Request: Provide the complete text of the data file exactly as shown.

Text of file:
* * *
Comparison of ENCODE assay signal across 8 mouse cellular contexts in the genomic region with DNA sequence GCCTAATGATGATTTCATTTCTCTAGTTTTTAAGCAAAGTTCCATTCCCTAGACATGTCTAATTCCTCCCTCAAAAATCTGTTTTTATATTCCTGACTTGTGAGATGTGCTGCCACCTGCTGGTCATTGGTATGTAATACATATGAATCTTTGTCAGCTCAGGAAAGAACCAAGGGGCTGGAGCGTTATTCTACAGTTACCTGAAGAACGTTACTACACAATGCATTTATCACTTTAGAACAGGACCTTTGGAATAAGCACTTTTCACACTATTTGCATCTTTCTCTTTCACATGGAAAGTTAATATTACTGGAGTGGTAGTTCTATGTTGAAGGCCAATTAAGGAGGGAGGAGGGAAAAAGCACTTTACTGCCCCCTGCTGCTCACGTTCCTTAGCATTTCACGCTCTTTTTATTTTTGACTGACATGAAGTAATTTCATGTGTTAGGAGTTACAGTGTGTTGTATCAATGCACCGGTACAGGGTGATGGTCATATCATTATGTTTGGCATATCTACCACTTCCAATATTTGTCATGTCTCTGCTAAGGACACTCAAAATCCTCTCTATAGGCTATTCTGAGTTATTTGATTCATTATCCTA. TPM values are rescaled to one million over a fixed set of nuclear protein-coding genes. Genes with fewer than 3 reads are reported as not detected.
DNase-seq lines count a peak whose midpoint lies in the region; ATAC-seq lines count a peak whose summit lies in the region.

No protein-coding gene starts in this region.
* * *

Comparison of ENCODE assay signal across 8 mouse cellular contexts in the genomic region with DNA sequence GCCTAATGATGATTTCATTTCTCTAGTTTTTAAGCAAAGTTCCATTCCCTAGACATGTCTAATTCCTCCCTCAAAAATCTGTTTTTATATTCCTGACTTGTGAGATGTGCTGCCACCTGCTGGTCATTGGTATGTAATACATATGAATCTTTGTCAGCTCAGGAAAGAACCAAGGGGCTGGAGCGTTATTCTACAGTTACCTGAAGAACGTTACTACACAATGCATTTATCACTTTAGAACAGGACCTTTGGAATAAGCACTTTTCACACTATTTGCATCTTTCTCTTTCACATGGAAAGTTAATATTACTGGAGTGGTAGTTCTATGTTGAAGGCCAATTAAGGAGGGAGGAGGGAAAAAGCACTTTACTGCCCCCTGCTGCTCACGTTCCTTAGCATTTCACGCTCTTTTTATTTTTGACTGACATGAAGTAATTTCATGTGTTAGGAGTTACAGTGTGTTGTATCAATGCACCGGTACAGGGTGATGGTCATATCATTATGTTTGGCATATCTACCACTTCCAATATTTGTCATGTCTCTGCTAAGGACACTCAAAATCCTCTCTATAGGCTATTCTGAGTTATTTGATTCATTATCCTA. TPM values are rescaled to one million over a fixed set of nuclear protein-coding genes. Genes with fewer than 3 reads are reported as not detected.
DNase-seq lines count a peak whose midpoint lies in the region; ATAC-seq lines count a peak whose summit lies in the region.

No protein-coding gene starts in this region.